Dressing For A Job Interview - Make A Strong First Impression
Some people have questions about dressing for a job interview. Is that you? Are you wondering what to wear to your next interview? Well, you're at the right place!
Whether you're a graduating college student, or in your freshmen year (or not in college), these ideas will help anyone look professional.
How To Know Exactly What To Wear When Dressing For A Job Interview
When you go to hand in your application, take a good look around. How do the employees look? How does the manager dress? This will be a simple standard to use when deciding how to dress for your job interview.
When applying online, think of what type of work are you're applying for. Is it in an office, a repair shop, a fast food restaurant, a grocery store, customer service, sales, or technical?
Sometimes you can find pictures of employees on a company's website. Or, you can think of another company in the same industry, and dress to that standard.
Every field has a different standard of dress. If you are interviewing for an office job, do they wear office casual or shirt and tie? This is how you'll want to dress for the job interview.
*VERY IMPORTANT to remember when dressing for a job interview* If you can see the manager, take a note of how he or she is dressed. You don't want to dress any nicer than that.
If you weren't able to see the manager, then dress a step or two better than the employees. For example, if the employees are in collar shirts and jeans, you could wear a button up collar shirt, nice slacks, and a dress shoes.
For women, a good rule of thumb is to never wear a sleeveless top and always wear closed toed shoes when dressing for an interview. This might be perceived as too casual and inappropriate for work.
Just don't over do it. You don't want to wear a suit and tie, or a skirt, when going to an interview at a car repair shop.
How About a Haircut?
When dressing for a job interview, your hair is something you need to take into account. Are you applying for a job that requires you to be clean cut? Be that way for the interview.
Again, this is something you can learn from the employees when you hand in your application. If you're interviewing for a labor intensive job, then they may not care what your hair looks like.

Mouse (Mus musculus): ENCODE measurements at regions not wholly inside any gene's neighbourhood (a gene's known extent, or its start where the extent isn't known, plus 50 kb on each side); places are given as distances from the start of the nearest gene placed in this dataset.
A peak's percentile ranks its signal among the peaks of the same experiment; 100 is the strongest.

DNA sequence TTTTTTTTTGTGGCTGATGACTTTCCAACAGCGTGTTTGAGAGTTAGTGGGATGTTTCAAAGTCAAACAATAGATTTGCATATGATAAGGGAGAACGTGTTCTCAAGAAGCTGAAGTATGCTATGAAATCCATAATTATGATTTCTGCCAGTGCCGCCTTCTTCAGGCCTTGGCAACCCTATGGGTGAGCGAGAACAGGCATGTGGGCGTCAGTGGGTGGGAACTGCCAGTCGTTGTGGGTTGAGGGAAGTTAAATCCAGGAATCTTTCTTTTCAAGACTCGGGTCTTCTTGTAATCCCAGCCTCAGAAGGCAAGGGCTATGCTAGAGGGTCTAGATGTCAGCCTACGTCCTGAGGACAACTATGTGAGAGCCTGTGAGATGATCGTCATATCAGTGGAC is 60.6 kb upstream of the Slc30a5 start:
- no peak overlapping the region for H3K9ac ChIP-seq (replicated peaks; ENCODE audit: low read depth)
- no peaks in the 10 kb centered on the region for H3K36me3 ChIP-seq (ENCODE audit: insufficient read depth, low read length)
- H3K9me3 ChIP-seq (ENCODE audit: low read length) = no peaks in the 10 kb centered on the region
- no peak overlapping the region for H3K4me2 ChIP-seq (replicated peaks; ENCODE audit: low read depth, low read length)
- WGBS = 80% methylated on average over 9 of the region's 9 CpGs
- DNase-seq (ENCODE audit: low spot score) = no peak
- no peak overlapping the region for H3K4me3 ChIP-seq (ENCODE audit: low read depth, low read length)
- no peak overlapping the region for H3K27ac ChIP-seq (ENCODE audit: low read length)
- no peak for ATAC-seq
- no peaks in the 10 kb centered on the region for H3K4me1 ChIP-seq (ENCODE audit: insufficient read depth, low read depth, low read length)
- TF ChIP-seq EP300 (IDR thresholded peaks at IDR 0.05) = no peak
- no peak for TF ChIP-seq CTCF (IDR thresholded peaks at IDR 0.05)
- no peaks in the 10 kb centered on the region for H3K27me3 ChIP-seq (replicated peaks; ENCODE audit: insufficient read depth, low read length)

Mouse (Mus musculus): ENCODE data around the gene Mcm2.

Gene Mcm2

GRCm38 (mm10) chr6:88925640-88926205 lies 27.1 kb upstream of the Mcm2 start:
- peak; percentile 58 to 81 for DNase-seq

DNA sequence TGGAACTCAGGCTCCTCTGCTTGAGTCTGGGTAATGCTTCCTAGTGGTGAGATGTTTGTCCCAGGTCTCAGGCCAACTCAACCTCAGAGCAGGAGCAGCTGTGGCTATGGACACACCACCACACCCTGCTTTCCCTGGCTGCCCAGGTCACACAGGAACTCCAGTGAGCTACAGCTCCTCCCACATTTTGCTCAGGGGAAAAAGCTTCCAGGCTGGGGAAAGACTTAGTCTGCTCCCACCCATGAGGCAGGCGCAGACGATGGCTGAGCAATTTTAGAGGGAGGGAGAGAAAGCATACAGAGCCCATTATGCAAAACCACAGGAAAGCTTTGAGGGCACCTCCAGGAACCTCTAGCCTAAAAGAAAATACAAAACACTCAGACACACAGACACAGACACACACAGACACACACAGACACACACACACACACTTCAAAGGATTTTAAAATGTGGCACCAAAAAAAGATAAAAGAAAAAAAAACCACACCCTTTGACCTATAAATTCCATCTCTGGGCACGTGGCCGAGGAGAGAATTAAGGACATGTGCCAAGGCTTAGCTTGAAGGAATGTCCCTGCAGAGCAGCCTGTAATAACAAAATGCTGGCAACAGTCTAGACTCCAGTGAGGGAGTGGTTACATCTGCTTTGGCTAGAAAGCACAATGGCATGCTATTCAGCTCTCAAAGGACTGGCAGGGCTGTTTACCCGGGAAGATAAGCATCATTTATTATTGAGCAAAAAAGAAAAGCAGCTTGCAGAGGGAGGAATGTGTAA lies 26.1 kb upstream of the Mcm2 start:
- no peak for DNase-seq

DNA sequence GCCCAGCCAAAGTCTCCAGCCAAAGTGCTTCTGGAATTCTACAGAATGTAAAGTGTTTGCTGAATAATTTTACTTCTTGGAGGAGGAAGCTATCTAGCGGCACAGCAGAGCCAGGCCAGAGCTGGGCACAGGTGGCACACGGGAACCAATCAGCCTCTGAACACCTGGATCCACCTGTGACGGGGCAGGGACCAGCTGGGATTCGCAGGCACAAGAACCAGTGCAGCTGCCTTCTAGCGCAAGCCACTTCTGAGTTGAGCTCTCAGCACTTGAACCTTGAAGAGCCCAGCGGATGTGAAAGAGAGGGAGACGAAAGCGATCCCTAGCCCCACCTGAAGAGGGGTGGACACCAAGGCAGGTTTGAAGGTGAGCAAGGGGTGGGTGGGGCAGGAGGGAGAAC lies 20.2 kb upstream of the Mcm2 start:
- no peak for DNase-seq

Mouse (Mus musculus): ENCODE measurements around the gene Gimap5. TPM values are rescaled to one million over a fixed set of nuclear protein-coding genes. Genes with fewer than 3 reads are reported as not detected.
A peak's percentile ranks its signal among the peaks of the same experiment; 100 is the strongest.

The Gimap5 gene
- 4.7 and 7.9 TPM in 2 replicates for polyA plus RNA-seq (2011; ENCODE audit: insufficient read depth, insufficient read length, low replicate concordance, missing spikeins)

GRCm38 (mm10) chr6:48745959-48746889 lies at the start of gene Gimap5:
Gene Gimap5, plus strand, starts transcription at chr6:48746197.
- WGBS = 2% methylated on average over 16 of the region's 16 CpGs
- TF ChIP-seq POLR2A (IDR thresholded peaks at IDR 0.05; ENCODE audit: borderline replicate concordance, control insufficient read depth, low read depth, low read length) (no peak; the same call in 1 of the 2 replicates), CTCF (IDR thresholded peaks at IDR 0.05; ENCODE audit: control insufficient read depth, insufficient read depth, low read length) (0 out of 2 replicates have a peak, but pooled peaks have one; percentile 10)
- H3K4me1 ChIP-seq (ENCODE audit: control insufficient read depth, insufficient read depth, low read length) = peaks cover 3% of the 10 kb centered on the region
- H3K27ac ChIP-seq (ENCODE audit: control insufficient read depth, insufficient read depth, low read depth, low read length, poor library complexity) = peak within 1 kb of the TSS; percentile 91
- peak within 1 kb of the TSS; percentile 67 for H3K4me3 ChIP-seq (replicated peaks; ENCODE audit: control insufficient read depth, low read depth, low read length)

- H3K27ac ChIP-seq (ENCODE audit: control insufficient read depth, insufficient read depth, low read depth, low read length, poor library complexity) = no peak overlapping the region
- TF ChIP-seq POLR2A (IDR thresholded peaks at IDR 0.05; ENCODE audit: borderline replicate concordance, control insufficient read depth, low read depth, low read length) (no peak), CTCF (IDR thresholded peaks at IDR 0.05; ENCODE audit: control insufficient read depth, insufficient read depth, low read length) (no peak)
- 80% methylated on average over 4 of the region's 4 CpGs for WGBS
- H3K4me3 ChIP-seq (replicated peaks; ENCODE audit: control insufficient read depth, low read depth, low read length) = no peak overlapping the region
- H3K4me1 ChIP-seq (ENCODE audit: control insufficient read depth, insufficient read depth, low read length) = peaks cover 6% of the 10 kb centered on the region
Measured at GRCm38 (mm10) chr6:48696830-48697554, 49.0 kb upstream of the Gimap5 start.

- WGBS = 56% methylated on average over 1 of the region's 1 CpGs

But, if the job is for anything in customer service, or that involves you representing the company, then get a clean looking cut. A good hair cut can add significantly to your confidence.
When dressing for a job interview in a labor intensive job, keep in mind that, if you get the job, the company will probably provide work clothes.
So, for the interview, you'll want to wear business casual (a golf shirt or collar shirt), a pair of nice slacks (dickies will work fine), and a pair of casual dress shoes.
Just keep in mind that you don't want to overdress for the job interview. This might put you in the category of being "over qualified". This could cost you the job.
Remember: Look for the manager and keep it at, or one step below, that level of dress. If you can't see the manager, look at the employees and go up a step in dress for the interview.
The Whole Point of Dressing Appropriately For a Job Interview
Why are you even worried about how you look and dress for your job interview? I know the answer...To make a good first impression.
Plan on dressing nicely for any interview. The way you dress will lift your confidence, and confidence is the other half of the equation for a successful job interview.
As much as we may not like it, people judge others by the way they dress. This is especially true of managers and HR people who interview potential employees.
Make sure not to under-dress for a job interview. You don't want to show up to an interview in shorts, a tee shirt, and sandals (unless it's for a life guard, and even then...be careful).
You want to make the strongest first impression you can. Your clothing plays a big part of that. You need to look the part of an employee and then act the part in the interview.
Be confident, believe in yourself, and make sure it reflects in the way you look, dress, and act.
Good luck in the job interview.